“All That Glitters, Is Not Gold.”
~ William Shakespeare
We’ve all heard the expression of fool’s gold. I think that I first heard the expression when I was a kid playing in streams while camping and noticing shiny rocks in the streams and asking my father if there could be gold in the shiny rocks. He would tell me that most of it was “fool’s gold”. Fool’s gold is the kind of the stuff that, upon first glance, would appear as the real thing. If you were quick to assume that the shiny speckles in the rock were gold, without having the skill, wisdom and patience to evaluate what was in front of you, then you were a fool, (or something along those lines). A fool can’t tell the difference between that which glitters, like gold, and that which is actually gold. A fool jumps to conclusions. A fool is lured by what shines. A fool might want something to be the real thing so eagerly or desperately but does not take the time to look at the details. A fool might even notice a blemish or two but does not have the discipline or self confidence to trust his concern about the blemish. The fool may even down play the concern for fear of being wrong, indecisive, miss out on the shiny new thing.
How does this saying by Shakespeare, which originally stated, “all that glisters is not gold”, pertain to leadership? As leaders, we have many opportunities to be fooled: to see only the sparkles and shine and not pay attention to the blemish that could indicate a serious issue. One example where I see this challenge is when leaders are looking for talent to hire. They see the shine of the candidate. Maybe they see something that isn’t right in a potential hire, but downplay it, especially if the leader feels pressure or desperation to fill a position. And so we may rush to hire someone before we’ve checked out the the shine to be real.
Perhaps we as leaders could pause and heed the advice of Jack Welsh which is “to hire more slowly, and fire more quickly.” Maybe there is a shiny a business opportunity that looks appealing. Maybe you’ve received council from a shiny consultant or sales person that tells you what you want to hear rather than tell you the truth. I have seen polished sales people disguised as financial advisers show shiny investment “opportunities” to people. I’ve seen smart people make incredibly naive investment decisions because of the shiny allure of feeling special and going for the shine. Maybe you have a new potential business relationship or client or even friend that has loads of shiny promise and you go forward without properly negotiating the new relationship. Maybe you take your best clients, employees or colleagues for granted and neglect them and the goldmine of support that they’ve offered you, in order to go for that new glittery possibility. As humans, we don’t want to miss out on a potential opportunity so we may fall for the shine before standing back and seeing if the glowing light is just a fading flame.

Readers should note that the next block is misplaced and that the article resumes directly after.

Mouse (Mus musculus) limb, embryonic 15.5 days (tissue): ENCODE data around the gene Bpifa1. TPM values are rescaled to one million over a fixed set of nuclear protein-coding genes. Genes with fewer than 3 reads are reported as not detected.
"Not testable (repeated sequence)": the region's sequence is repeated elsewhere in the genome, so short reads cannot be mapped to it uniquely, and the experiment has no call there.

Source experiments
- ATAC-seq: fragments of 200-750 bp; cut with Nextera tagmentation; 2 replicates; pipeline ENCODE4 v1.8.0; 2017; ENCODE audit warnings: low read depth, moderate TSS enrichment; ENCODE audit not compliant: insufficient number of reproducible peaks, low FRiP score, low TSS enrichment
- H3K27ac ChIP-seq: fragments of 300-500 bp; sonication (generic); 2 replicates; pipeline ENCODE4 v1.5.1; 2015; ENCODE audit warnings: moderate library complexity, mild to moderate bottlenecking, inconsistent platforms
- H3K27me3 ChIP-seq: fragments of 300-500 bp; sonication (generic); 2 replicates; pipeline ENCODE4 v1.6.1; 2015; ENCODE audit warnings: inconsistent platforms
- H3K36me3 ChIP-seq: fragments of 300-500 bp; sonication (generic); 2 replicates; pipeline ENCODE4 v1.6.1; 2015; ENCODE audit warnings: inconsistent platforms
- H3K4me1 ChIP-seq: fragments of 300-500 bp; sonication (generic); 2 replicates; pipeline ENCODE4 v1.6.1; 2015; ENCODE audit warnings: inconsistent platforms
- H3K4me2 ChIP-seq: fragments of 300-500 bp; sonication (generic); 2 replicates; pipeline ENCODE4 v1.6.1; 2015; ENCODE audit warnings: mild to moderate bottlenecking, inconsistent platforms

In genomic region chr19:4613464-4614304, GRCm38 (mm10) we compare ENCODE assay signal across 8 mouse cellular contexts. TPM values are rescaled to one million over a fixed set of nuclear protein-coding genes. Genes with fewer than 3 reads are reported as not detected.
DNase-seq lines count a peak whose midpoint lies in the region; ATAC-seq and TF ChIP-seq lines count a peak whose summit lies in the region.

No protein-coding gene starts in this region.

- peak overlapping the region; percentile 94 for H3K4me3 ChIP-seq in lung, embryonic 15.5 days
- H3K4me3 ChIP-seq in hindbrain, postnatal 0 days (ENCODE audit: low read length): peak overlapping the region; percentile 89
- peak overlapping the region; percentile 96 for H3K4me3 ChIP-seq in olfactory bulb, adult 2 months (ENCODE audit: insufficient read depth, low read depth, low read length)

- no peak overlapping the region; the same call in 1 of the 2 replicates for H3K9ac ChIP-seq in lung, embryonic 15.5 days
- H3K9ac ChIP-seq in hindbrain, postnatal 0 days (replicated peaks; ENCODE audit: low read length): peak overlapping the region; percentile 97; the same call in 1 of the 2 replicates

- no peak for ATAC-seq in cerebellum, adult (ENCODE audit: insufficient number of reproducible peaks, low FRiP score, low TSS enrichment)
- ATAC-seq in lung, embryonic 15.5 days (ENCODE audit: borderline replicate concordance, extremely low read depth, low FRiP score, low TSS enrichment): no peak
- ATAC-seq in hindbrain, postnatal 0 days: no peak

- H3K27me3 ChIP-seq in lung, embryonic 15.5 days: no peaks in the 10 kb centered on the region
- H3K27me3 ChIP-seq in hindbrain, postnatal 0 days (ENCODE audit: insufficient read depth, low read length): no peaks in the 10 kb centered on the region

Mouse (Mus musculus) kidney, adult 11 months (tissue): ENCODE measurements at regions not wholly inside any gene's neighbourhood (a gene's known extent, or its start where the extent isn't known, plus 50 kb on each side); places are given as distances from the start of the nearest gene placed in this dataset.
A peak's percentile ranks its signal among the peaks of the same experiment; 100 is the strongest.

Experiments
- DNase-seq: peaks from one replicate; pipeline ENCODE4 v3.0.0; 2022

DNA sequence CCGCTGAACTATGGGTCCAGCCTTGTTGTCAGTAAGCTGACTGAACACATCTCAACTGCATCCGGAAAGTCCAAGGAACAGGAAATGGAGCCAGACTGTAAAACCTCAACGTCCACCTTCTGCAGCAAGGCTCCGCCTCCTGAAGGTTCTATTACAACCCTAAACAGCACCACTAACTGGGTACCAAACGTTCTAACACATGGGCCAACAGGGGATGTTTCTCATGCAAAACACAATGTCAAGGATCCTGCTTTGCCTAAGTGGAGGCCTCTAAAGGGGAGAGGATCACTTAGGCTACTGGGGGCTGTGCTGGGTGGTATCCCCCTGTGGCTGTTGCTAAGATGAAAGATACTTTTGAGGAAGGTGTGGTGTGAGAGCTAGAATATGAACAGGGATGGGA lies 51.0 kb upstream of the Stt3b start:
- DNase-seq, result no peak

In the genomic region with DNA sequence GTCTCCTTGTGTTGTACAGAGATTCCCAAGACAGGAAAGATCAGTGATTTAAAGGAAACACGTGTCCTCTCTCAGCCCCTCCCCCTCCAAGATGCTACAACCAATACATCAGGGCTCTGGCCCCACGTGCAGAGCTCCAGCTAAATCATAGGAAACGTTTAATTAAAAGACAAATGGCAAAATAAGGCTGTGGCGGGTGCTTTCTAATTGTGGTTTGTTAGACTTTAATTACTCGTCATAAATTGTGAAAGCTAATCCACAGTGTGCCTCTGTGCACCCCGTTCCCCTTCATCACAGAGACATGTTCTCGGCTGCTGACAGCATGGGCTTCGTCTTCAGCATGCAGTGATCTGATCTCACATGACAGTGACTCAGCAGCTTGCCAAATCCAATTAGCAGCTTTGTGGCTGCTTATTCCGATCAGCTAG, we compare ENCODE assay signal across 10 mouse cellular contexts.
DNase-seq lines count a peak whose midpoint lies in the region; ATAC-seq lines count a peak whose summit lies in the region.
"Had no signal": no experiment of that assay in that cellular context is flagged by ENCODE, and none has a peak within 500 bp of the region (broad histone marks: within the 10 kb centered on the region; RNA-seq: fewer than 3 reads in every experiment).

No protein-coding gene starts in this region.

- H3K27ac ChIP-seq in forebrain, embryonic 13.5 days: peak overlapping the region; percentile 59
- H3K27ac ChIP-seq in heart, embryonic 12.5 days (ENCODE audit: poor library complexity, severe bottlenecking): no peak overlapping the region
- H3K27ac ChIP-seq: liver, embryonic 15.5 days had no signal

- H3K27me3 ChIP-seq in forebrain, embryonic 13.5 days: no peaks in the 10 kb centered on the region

Of course as a leader, you have to take risks. Without question, consistently playing it safe is the greatest threat to your career, business, leadership and overall development in life. If we stay looking for gold in the familiar safety of the same empty stream, then we may be destined to turn up nothing but worthless rocks, both dull and shiny. Self discovery as well as creating new opportunities does require exploration of the unknown and leaving the familiar at times.
This search for gold has an opposing end of the polarity gold quest. Our desire for perfection (or at least avoidance of failure) can sometimes paralyze us into believing that nothing is ever gold and we delay opportunities until they fade away. The engineer in me can sometimes allow my fear of the new find fault and problems in fresh opportunities and get stuck into analysis paralysis.
I am not suggesting that we ignore all that shines. Nor am I suggesting that you become skeptical of anything that has a glister appeal. I am asking you to pay attention to your own gold and what it looks like to you. Identify it. Look for it. Manifest it. Get it. And then, show it off. Share your gold and make the world better a better place.
Thank you for reading and sharing this article. I welcome your thoughts, ideas and comments in the below comments section.
Your coach, fan and friend,
L4 Leadership LLC